Naturally I made a bee-line to the nearest hardware store in search of Sluggo. A rather officious clerk tried to sell me a common metaldehyde bait which, he said, they had sold for many years with no complaints. After my expression of horror over the product's toxicity, however, he admitted having received several requests for Sluggo in the past few days.

When I found Sluggo at a store with a larger garden department, I also found and purchased Sluggo Plus, . (The 'Plus' is for spinosad, which must be kept out of the reach of children but does not persist in the environment and may be used around edible plants up to three days before harvest). Sluggo Plus kills sowbugs and earwigs, and this indeed is a BIG plus since they are the primary predators of our strawberries. How sad it is to pick a ripe strawberry and find an earwig eating its way through the underside!

A two-cup plastic shaker (originally a garlic powder container) makes it easy to apply Sluggo Plus at the recommended rate of one teaspoon per square yard. Garlic scent pervades the iron phosphate/spinosad granules, and it's nice to think of the pests' last meal being lightly seasoned in this appetizing way.

Interestingly, Sluggo Plus costs about the same per ounce as Weetabix. I think we'll probably eat the rest of the Weetabix -- possibly with strawberries, for breakfast, but more likely as part of a topping for apple crisp or some such fruit-based dessert.

At the end of every radio program, Sergeant Preston used to say (to his trusty dog): "Well, King, this case is closed."

It will be good to move on.
- - - - -
*Yes! Inspired by the City of Industry Snail Festivals in 1990 and 1991, we raised and ate snails for a short time.

Thursday, May 6, 2010

legless lizards sighted in the 'cukes & beans' bed

All has not been well in my tiny Cukes and Beans bed. This morning, the once-promising six-by-one foot space sported nothing but two flourishing nasturtiums (transplanted from the herb garden) and two scarlet runner bean plants (seed saved from last summer's late crop)., plus two severely slug-damaged seedlings of heirloom pole beans ('rattlesnake' variety) and one struggling seedling of Armenian cucumber.

Imagine laboriously removing a seedling palm tree and a thick stand of Confederate Jasmine, plus laying down all that wet cardboard and mulch for this pathetic result!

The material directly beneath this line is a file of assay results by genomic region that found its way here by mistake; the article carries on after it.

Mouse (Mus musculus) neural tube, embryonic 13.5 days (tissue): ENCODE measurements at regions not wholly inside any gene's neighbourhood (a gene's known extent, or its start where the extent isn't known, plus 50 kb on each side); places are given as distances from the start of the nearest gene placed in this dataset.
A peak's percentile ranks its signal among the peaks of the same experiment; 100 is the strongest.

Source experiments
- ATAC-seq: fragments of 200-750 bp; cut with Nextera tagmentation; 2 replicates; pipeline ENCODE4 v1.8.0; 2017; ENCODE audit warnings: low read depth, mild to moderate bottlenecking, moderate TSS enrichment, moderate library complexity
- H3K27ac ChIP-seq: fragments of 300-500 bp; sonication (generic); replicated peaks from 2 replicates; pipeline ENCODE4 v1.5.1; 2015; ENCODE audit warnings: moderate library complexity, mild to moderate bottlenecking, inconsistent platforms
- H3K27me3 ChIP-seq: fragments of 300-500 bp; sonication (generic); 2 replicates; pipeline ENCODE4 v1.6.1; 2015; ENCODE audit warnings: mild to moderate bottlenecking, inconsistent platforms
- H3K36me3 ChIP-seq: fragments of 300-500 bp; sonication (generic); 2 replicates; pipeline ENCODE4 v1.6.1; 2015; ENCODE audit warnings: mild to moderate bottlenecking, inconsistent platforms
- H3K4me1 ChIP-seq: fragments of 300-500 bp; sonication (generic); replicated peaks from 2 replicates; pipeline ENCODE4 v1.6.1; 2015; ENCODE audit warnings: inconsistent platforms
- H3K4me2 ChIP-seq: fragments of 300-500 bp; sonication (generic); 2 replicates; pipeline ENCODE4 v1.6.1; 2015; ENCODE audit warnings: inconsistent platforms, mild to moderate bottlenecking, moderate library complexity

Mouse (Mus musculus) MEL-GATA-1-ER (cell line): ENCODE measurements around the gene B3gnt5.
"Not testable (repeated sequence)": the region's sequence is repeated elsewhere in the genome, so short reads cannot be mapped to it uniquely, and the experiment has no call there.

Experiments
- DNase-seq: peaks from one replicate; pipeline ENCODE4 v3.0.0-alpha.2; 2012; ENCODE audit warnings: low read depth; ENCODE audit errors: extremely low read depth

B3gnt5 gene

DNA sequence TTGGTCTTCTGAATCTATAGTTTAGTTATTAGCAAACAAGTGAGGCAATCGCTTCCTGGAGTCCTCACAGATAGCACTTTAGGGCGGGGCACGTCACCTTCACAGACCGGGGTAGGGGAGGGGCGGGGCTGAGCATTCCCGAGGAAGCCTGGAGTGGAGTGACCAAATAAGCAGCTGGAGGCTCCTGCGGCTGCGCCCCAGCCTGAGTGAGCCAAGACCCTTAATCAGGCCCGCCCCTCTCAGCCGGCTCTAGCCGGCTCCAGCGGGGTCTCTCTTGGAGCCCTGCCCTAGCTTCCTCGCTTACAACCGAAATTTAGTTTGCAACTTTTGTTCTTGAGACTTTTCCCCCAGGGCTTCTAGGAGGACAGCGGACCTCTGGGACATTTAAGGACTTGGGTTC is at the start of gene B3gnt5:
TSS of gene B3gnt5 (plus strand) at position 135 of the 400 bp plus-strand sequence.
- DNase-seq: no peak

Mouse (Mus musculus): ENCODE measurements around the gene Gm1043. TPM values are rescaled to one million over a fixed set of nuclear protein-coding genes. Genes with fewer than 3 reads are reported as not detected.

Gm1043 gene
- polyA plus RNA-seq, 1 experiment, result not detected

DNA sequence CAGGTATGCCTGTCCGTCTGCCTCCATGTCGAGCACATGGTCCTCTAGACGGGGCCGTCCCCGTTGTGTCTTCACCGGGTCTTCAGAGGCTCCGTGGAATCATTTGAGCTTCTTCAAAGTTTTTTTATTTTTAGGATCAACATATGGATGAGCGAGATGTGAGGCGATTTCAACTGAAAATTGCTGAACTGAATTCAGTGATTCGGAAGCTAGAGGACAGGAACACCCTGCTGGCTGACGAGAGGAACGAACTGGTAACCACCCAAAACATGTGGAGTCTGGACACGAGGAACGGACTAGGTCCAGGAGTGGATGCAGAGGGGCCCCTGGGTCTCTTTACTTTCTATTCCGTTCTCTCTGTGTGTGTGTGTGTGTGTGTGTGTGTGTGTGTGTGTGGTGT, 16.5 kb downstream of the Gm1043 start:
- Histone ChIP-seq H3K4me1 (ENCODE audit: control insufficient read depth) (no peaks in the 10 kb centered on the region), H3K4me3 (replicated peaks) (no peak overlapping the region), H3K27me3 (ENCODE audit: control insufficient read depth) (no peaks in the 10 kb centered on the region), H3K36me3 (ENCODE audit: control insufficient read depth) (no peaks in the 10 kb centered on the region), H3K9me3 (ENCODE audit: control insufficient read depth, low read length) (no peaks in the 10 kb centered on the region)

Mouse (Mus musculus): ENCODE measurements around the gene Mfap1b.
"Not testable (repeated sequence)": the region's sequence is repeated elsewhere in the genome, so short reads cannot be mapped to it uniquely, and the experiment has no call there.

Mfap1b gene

I decided to dig up the entire space (minus the aforementioned seven plants) and start over again with slug control based on copper scouring pads (see snails and slugs, part 2). Upon peeping under a thick layer of the original cardboard, I saw a family of two or three legless lizards and knew that I was getting some reptilian support. That was on April 17, when I started and abandoned this sad narrative. (Thanks be to Google Blogger for keeping track of my fits and starts!)

Two days after spotting the legless lizards and making a meticulous copper mesh installation to protect the cukes and beans, I started the Weetabix offensive described in snails and slugs, part 1. A number of slugs were destroyed before victory was declared in that phase of the land mollusk war, as I will reveal in the forthcoming snails and slugs, part 3.

Today is May 6, and the cukes and beans bed is totally cuke-less though one of the rattlesnake bean seedlings has made an excellent recovery. One of the scarlet runner beans and both nasturtiums are starting to climb the wire mesh. Two varieties of cucumbers and two herbs (summer savory, dill) have been planted from seed directly in the ground but have failed to emerge.

Yesterday, I planted seeds of Armenian cucumber, summer savory, and dill in jiffy pots destined for transplanting into the cukes and beans bed. Hope springs eternal. Seeds of basil (two varieties), marigolds (two varieties), yellow crookneck squash, pumpkin, and Swiss chard also went into jiffy pots with other destinations.

There will be green beans galore this summer, with at least ten vines of three or four varieties, and cucumbers may very well flourish on the south or north fence.

Two Williams merge for me in the magic of growth and rainwater. So much depends upon the darling buds of May.
Creative Commons License
POSToccupations by Frances Talbott-White is licensed under a Creative Commons Attribution-Noncommercial-No Derivative Works 3.0 United States License